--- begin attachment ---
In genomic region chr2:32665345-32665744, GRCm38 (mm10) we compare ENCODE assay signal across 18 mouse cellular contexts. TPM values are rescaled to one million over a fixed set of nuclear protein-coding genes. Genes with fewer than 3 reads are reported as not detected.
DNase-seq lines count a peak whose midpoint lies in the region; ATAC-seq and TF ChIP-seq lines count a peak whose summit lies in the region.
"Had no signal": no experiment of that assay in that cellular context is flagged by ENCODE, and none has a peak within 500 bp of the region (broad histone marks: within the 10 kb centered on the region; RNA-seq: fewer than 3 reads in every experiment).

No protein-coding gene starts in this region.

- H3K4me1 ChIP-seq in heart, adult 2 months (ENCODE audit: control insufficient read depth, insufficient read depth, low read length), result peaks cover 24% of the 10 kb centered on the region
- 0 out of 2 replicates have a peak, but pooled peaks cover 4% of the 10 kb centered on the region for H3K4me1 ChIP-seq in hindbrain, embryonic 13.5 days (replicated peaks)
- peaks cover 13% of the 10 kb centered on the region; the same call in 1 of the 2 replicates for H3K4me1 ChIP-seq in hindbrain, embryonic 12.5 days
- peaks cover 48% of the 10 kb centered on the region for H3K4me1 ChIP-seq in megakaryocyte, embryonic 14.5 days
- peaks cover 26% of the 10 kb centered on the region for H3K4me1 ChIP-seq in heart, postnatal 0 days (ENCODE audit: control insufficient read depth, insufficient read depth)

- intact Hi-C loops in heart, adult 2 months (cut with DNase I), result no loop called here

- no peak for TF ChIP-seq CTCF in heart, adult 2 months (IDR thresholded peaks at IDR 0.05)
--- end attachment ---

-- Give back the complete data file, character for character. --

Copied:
In genomic region chr2:32665345-32665744, GRCm38 (mm10) we compare ENCODE assay signal across 18 mouse cellular contexts. TPM values are rescaled to one million over a fixed set of nuclear protein-coding genes. Genes with fewer than 3 reads are reported as not detected.
DNase-seq lines count a peak whose midpoint lies in the region; ATAC-seq and TF ChIP-seq lines count a peak whose summit lies in the region.
"Had no signal": no experiment of that assay in that cellular context is flagged by ENCODE, and none has a peak within 500 bp of the region (broad histone marks: within the 10 kb centered on the region; RNA-seq: fewer than 3 reads in every experiment).

No protein-coding gene starts in this region.

- H3K4me1 ChIP-seq in heart, adult 2 months (ENCODE audit: control insufficient read depth, insufficient read depth, low read length), result peaks cover 24% of the 10 kb centered on the region
- 0 out of 2 replicates have a peak, but pooled peaks cover 4% of the 10 kb centered on the region for H3K4me1 ChIP-seq in hindbrain, embryonic 13.5 days (replicated peaks)
- peaks cover 13% of the 10 kb centered on the region; the same call in 1 of the 2 replicates for H3K4me1 ChIP-seq in hindbrain, embryonic 12.5 days
- peaks cover 48% of the 10 kb centered on the region for H3K4me1 ChIP-seq in megakaryocyte, embryonic 14.5 days
- peaks cover 26% of the 10 kb centered on the region for H3K4me1 ChIP-seq in heart, postnatal 0 days (ENCODE audit: control insufficient read depth, insufficient read depth)

- intact Hi-C loops in heart, adult 2 months (cut with DNase I), result no loop called here

- no peak for TF ChIP-seq CTCF in heart, adult 2 months (IDR thresholded peaks at IDR 0.05)